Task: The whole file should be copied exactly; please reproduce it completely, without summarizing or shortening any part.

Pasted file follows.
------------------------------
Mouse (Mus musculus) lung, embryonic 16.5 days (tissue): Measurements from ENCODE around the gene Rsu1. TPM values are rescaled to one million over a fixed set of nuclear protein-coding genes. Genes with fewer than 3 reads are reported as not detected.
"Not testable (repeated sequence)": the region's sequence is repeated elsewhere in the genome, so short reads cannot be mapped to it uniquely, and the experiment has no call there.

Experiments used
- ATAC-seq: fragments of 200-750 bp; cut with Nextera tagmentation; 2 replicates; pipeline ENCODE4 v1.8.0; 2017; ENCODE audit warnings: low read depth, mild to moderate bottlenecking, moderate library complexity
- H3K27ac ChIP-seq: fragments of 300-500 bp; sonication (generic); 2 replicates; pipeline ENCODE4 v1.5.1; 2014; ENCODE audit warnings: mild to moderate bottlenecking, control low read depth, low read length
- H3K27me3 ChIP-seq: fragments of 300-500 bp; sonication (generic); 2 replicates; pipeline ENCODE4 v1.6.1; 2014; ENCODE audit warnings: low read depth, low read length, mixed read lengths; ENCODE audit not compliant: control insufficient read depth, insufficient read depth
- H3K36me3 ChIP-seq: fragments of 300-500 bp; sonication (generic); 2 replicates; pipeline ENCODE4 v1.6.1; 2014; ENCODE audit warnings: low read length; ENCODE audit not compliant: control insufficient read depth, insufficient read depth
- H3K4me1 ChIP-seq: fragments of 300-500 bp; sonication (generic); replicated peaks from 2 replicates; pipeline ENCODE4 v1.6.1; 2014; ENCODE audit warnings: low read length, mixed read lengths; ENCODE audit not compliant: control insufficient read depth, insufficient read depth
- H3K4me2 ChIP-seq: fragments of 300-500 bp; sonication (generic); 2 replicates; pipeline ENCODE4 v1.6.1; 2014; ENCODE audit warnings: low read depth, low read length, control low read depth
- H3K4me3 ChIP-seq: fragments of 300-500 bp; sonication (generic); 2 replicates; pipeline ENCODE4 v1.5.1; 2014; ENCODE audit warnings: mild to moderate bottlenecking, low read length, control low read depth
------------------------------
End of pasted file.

Mouse (Mus musculus) lung, embryonic 16.5 days (tissue): Measurements from ENCODE around the gene Rsu1. TPM values are rescaled to one million over a fixed set of nuclear protein-coding genes. Genes with fewer than 3 reads are reported as not detected.
"Not testable (repeated sequence)": the region's sequence is repeated elsewhere in the genome, so short reads cannot be mapped to it uniquely, and the experiment has no call there.

Experiments used
- ATAC-seq: fragments of 200-750 bp; cut with Nextera tagmentation; 2 replicates; pipeline ENCODE4 v1.8.0; 2017; ENCODE audit warnings: low read depth, mild to moderate bottlenecking, moderate library complexity
- H3K27ac ChIP-seq: fragments of 300-500 bp; sonication (generic); 2 replicates; pipeline ENCODE4 v1.5.1; 2014; ENCODE audit warnings: mild to moderate bottlenecking, control low read depth, low read length
- H3K27me3 ChIP-seq: fragments of 300-500 bp; sonication (generic); 2 replicates; pipeline ENCODE4 v1.6.1; 2014; ENCODE audit warnings: low read depth, low read length, mixed read lengths; ENCODE audit not compliant: control insufficient read depth, insufficient read depth
- H3K36me3 ChIP-seq: fragments of 300-500 bp; sonication (generic); 2 replicates; pipeline ENCODE4 v1.6.1; 2014; ENCODE audit warnings: low read length; ENCODE audit not compliant: control insufficient read depth, insufficient read depth
- H3K4me1 ChIP-seq: fragments of 300-500 bp; sonication (generic); replicated peaks from 2 replicates; pipeline ENCODE4 v1.6.1; 2014; ENCODE audit warnings: low read length, mixed read lengths; ENCODE audit not compliant: control insufficient read depth, insufficient read depth
- H3K4me2 ChIP-seq: fragments of 300-500 bp; sonication (generic); 2 replicates; pipeline ENCODE4 v1.6.1; 2014; ENCODE audit warnings: low read depth, low read length, control low read depth
- H3K4me3 ChIP-seq: fragments of 300-500 bp; sonication (generic); 2 replicates; pipeline ENCODE4 v1.5.1; 2014; ENCODE audit warnings: mild to moderate bottlenecking, low read length, control low read depth